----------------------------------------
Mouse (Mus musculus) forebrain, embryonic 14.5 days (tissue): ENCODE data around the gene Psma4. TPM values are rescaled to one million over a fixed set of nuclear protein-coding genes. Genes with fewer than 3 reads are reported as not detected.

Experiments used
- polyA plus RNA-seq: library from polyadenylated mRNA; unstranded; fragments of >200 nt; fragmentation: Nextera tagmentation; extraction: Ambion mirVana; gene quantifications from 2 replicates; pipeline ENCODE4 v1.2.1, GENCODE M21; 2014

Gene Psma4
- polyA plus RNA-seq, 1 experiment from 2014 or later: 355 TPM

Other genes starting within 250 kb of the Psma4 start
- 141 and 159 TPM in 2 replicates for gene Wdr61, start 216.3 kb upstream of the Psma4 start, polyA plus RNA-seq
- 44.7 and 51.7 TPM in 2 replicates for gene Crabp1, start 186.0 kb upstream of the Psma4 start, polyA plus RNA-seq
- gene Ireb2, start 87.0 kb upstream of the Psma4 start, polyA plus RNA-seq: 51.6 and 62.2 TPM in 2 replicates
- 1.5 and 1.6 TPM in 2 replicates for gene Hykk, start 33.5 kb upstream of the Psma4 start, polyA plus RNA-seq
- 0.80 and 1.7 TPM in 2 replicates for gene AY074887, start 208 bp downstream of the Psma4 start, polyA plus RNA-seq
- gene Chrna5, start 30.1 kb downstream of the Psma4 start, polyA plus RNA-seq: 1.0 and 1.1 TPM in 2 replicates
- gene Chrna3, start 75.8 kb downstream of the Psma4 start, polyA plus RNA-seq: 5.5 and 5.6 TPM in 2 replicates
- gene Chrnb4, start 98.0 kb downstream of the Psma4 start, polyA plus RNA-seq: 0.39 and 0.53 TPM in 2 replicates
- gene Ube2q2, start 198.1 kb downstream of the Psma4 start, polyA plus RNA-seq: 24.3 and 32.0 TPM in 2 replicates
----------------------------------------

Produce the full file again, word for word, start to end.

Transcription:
Mouse (Mus musculus) forebrain, embryonic 14.5 days (tissue): ENCODE data around the gene Psma4. TPM values are rescaled to one million over a fixed set of nuclear protein-coding genes. Genes with fewer than 3 reads are reported as not detected.

Experiments used
- polyA plus RNA-seq: library from polyadenylated mRNA; unstranded; fragments of >200 nt; fragmentation: Nextera tagmentation; extraction: Ambion mirVana; gene quantifications from 2 replicates; pipeline ENCODE4 v1.2.1, GENCODE M21; 2014

Gene Psma4
- polyA plus RNA-seq, 1 experiment from 2014 or later: 355 TPM

Other genes starting within 250 kb of the Psma4 start
- 141 and 159 TPM in 2 replicates for gene Wdr61, start 216.3 kb upstream of the Psma4 start, polyA plus RNA-seq
- 44.7 and 51.7 TPM in 2 replicates for gene Crabp1, start 186.0 kb upstream of the Psma4 start, polyA plus RNA-seq
- gene Ireb2, start 87.0 kb upstream of the Psma4 start, polyA plus RNA-seq: 51.6 and 62.2 TPM in 2 replicates
- 1.5 and 1.6 TPM in 2 replicates for gene Hykk, start 33.5 kb upstream of the Psma4 start, polyA plus RNA-seq
- 0.80 and 1.7 TPM in 2 replicates for gene AY074887, start 208 bp downstream of the Psma4 start, polyA plus RNA-seq
- gene Chrna5, start 30.1 kb downstream of the Psma4 start, polyA plus RNA-seq: 1.0 and 1.1 TPM in 2 replicates
- gene Chrna3, start 75.8 kb downstream of the Psma4 start, polyA plus RNA-seq: 5.5 and 5.6 TPM in 2 replicates
- gene Chrnb4, start 98.0 kb downstream of the Psma4 start, polyA plus RNA-seq: 0.39 and 0.53 TPM in 2 replicates
- gene Ube2q2, start 198.1 kb downstream of the Psma4 start, polyA plus RNA-seq: 24.3 and 32.0 TPM in 2 replicates